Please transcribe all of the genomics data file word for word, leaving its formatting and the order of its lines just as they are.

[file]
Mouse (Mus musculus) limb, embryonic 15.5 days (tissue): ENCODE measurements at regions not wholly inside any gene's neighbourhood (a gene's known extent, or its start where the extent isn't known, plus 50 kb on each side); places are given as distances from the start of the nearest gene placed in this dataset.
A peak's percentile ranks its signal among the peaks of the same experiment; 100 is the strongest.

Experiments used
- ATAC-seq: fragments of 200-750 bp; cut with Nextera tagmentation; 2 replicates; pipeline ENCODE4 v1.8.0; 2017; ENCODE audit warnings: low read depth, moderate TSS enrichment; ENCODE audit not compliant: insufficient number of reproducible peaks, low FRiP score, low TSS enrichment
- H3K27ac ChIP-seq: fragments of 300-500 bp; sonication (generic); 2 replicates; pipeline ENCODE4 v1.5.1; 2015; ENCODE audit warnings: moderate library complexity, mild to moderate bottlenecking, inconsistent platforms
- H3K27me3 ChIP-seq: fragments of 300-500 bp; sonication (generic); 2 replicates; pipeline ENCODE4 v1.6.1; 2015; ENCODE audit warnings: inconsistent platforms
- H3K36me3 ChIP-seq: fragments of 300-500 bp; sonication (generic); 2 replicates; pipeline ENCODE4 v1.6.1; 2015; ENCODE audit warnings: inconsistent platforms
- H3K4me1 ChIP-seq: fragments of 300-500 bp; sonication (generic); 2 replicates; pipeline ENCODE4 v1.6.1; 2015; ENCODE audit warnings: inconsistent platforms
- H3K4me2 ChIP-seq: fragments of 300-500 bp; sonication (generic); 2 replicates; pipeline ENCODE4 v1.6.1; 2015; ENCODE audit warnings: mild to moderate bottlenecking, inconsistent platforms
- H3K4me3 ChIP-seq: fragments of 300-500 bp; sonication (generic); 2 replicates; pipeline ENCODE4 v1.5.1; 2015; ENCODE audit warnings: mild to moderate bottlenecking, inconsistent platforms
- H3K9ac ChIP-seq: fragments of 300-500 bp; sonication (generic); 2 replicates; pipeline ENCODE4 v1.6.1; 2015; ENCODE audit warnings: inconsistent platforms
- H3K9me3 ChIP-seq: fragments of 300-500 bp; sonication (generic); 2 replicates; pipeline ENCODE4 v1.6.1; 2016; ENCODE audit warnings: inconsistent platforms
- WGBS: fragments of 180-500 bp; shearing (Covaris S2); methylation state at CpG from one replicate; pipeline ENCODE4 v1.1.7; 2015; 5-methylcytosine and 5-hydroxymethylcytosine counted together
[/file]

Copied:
Mouse (Mus musculus) limb, embryonic 15.5 days (tissue): ENCODE measurements at regions not wholly inside any gene's neighbourhood (a gene's known extent, or its start where the extent isn't known, plus 50 kb on each side); places are given as distances from the start of the nearest gene placed in this dataset.
A peak's percentile ranks its signal among the peaks of the same experiment; 100 is the strongest.

Experiments used
- ATAC-seq: fragments of 200-750 bp; cut with Nextera tagmentation; 2 replicates; pipeline ENCODE4 v1.8.0; 2017; ENCODE audit warnings: low read depth, moderate TSS enrichment; ENCODE audit not compliant: insufficient number of reproducible peaks, low FRiP score, low TSS enrichment
- H3K27ac ChIP-seq: fragments of 300-500 bp; sonication (generic); 2 replicates; pipeline ENCODE4 v1.5.1; 2015; ENCODE audit warnings: moderate library complexity, mild to moderate bottlenecking, inconsistent platforms
- H3K27me3 ChIP-seq: fragments of 300-500 bp; sonication (generic); 2 replicates; pipeline ENCODE4 v1.6.1; 2015; ENCODE audit warnings: inconsistent platforms
- H3K36me3 ChIP-seq: fragments of 300-500 bp; sonication (generic); 2 replicates; pipeline ENCODE4 v1.6.1; 2015; ENCODE audit warnings: inconsistent platforms
- H3K4me1 ChIP-seq: fragments of 300-500 bp; sonication (generic); 2 replicates; pipeline ENCODE4 v1.6.1; 2015; ENCODE audit warnings: inconsistent platforms
- H3K4me2 ChIP-seq: fragments of 300-500 bp; sonication (generic); 2 replicates; pipeline ENCODE4 v1.6.1; 2015; ENCODE audit warnings: mild to moderate bottlenecking, inconsistent platforms
- H3K4me3 ChIP-seq: fragments of 300-500 bp; sonication (generic); 2 replicates; pipeline ENCODE4 v1.5.1; 2015; ENCODE audit warnings: mild to moderate bottlenecking, inconsistent platforms
- H3K9ac ChIP-seq: fragments of 300-500 bp; sonication (generic); 2 replicates; pipeline ENCODE4 v1.6.1; 2015; ENCODE audit warnings: inconsistent platforms
- H3K9me3 ChIP-seq: fragments of 300-500 bp; sonication (generic); 2 replicates; pipeline ENCODE4 v1.6.1; 2016; ENCODE audit warnings: inconsistent platforms
- WGBS: fragments of 180-500 bp; shearing (Covaris S2); methylation state at CpG from one replicate; pipeline ENCODE4 v1.1.7; 2015; 5-methylcytosine and 5-hydroxymethylcytosine counted together